[Editor's note: Please click here to read part 1 of this blog.]
The ideal field test would study how the diagnostic manual will eventually perform under conditions most closely approximating its future everyday use. The goal is to avoid unpleasant surprises in translation from what has been written on paper to what is practiced in real life. No field test can ever approach the ideal. The very act of studying the DSM's performance always improves it beyond what can be achieved when no one is looking. Field tests also fail to account for the pressures that will lead to systematic, future misuse—especially the drug company marketing of mental disorders that leads to over-diagnosis.
It is thus wise always to regard field trial results as the best possible case and to assume that the DSM will perform worse, possibly much worse, in actual practice. The DSM-IV field trials were meticulously conducted, but completely failed to predict the later false epidemics in attention deficit, bipolar, and autistic disorder. Field trials can smoke out some problems, but will inevitably miss others.
So, we have absolutely no right to expect DSM-5 to mount anything approaching an ideal field test. But we should expect a trial that will produce at least some useful data. Remarkably, the DSM-5 field trial fails this most minimalist expectation. For reasons that defy understanding, DSM-5 is conducting an elaborate and expensive project that perversely fails to ask (and therefore will be unable to answer) the only questions about its proposals that really count.
What do I mean? DSM-5 has made a number of radical suggestions for change, particularly the inclusion of many new diagnoses at the threshold of normality. These have the potential to reclassify as mentally disordered tens of millions of people currently considered normal. The only relevant questions are the overall rates of these disorders in the general population and the risks of false negative over-diagnosis.
Several of the new diagnoses—particularly Mixed Anxiety Depression and Binge Eating—would go from nowhere to join the most common of the psychiatric disorders. We need to know just how common and how specific these diagnoses are. Otherwise, we may be labeling as mental disorders what are no more than the aches, pains, and sufferings of everyday life. DSM-5 is completely avoiding the measurement of rates in the primary care settings in which these diagnoses will most be used. At the end of the DSM-5 field trials, we will have no idea whatever whether its suggestions will create false epidemics of misidentified pseudo-patients.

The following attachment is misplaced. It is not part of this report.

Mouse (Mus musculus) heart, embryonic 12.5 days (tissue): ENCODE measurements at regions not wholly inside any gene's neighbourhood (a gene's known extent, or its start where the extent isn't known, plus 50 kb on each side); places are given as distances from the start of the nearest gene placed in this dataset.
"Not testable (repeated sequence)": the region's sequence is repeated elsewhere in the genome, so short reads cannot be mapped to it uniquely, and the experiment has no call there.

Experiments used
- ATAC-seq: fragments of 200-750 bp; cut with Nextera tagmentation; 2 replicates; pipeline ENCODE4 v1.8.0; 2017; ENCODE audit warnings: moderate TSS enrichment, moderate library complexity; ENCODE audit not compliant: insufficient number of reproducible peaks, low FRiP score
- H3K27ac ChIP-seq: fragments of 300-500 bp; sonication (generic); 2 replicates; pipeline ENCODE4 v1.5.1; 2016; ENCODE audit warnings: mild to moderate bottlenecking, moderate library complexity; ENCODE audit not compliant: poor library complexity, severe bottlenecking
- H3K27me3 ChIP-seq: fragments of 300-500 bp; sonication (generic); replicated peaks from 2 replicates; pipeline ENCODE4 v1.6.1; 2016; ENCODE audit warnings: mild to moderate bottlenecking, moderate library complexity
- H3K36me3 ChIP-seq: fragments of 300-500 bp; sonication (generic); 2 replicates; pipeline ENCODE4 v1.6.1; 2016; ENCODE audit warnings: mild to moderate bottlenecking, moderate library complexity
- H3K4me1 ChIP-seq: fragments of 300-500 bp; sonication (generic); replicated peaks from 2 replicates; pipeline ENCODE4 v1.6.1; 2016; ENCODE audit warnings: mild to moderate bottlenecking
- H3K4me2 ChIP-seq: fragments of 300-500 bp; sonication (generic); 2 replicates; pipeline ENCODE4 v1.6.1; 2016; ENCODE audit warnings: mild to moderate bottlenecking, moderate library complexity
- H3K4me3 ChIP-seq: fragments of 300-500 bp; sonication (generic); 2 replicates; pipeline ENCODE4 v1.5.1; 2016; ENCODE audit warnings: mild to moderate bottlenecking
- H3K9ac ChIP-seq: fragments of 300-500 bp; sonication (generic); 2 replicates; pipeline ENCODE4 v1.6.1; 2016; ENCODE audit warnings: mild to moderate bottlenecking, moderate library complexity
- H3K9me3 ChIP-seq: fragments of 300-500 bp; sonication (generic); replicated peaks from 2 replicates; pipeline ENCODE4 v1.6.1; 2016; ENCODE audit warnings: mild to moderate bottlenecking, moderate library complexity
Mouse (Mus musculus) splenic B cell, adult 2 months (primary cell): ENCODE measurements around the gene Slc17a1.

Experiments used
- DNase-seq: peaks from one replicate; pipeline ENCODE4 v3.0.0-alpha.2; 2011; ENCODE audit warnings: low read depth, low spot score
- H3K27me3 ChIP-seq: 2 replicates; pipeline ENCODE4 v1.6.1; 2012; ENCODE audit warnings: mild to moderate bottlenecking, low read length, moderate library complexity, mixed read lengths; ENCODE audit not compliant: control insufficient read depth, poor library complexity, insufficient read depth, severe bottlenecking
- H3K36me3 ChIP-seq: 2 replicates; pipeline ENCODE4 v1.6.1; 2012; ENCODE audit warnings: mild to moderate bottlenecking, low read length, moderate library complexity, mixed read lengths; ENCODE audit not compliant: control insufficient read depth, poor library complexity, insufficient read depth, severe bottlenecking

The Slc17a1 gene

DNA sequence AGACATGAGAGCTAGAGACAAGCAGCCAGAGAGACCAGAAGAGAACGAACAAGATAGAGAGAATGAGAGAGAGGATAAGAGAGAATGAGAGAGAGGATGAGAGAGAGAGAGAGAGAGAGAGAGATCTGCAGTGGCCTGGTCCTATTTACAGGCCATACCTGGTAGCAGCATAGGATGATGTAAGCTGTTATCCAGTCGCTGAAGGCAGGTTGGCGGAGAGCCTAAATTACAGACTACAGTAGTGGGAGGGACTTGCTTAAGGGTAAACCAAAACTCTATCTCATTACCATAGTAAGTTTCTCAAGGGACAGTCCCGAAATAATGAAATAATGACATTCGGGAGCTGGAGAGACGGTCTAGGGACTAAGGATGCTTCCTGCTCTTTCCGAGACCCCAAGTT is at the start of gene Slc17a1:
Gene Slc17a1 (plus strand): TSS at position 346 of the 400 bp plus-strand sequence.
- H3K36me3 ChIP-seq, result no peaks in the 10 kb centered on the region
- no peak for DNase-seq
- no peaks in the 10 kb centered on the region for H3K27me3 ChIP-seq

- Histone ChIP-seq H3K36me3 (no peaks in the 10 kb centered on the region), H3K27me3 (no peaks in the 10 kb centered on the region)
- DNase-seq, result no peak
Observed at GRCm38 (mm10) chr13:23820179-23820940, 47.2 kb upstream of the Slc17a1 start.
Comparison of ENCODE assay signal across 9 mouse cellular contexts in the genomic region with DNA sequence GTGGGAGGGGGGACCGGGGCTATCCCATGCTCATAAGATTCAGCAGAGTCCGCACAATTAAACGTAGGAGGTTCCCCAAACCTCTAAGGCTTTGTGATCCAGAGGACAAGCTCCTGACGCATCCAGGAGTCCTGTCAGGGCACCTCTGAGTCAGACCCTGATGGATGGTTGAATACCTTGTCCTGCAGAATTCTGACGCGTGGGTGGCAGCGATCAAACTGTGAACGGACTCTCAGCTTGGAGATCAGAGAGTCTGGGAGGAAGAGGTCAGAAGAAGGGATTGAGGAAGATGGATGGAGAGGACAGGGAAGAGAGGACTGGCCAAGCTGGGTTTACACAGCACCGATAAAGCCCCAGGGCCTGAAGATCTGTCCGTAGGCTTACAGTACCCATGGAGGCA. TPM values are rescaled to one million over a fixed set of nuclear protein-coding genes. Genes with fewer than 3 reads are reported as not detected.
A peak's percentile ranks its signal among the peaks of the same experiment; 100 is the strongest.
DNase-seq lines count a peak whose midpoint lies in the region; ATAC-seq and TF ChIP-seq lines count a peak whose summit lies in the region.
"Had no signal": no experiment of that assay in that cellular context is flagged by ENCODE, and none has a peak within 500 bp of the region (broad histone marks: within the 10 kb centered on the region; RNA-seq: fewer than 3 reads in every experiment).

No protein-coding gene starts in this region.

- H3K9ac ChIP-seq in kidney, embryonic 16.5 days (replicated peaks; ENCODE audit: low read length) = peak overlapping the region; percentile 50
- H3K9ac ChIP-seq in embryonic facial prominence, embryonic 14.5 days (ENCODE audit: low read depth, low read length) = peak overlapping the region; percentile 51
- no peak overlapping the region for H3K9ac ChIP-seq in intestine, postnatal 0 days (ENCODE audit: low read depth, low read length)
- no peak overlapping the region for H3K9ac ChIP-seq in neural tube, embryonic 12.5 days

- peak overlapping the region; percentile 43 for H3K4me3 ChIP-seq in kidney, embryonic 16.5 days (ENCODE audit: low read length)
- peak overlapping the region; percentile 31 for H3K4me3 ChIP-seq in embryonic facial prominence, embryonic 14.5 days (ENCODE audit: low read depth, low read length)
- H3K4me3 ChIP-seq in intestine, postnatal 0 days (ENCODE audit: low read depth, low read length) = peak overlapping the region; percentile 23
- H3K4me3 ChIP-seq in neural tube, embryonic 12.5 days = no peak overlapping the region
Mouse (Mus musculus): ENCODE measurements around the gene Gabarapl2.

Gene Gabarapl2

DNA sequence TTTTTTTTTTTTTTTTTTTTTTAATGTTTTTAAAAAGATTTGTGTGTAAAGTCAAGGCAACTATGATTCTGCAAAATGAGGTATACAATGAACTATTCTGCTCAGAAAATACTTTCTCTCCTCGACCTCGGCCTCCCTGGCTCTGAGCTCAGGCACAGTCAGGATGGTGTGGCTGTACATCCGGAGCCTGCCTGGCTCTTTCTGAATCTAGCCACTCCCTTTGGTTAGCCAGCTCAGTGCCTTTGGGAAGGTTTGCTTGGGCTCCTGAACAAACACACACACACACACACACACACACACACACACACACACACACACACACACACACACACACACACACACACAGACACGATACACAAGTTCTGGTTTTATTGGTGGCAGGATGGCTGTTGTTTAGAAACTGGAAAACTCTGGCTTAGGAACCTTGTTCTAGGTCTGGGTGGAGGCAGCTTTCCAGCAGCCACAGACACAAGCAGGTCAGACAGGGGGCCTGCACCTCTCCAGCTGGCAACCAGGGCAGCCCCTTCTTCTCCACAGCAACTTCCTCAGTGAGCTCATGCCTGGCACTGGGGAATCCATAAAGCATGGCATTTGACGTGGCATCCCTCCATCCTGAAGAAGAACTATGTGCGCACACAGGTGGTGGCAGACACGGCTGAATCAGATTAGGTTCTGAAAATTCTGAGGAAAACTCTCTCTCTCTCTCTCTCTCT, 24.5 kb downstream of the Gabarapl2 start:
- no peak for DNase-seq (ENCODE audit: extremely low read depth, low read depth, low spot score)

The DSM-5 Field trials are intensive, extensive, expensive, complicated, time consuming- -and almost a complete waste of time. They are perversely designed to measure only feasibility, clinical utility, and reliability. These were important questions 30 years ago when DSM-III was first introduced. They are stale and irrelevant now, not really informative to decisions that have to be made on the DSM-5 proposals for new diagnoses. Experience has taught us that busy clinicians will use only the very simplest measures required for their reporting. The complicated dimensional scale development proposed by DSM-5 will never be embraced by any but the tiniest percentage of clinicians. We don't need a fancy field trial to tell us this. Moreover, the DSM-5 dimensional measures are ad hoc and lack coherence and face validity. They are far too unrefined and cumbersome to deserve extensive field testing.
The DSM-5 reliability testing is almost as futile. Thirty five years of extensive study teach us that reliability does not inhere to the diagnosis- -instead it depends on how the diagnosis is evaluated. Highly trained raters using structured interviews in selected populations (that have an enriched prevalence) can achieve excellent reliability. Average, rushed clinicians using brief,unstructured interviews with unselected patients have very much lower levels of agreement. The reliabilities of the new subthreshold diagnoses are likely to be particularly low in the primary care settings where they will be most diagnosed.
The DSM-5 field trials should not have focused on reliability. The appropriate goal would have been to measure the rates of the proposed new disorders in the general population and the level of impairment associated with them. The appropriate method of data collection would have been telephone survey. This would be only a pale surrogate of clinical practice and could not predict future drug company exploitation. But it would provide information that would count in decision making—done at low cost, in timely fashion. The DSM-5 field trials are an irrelevant and expensive distraction.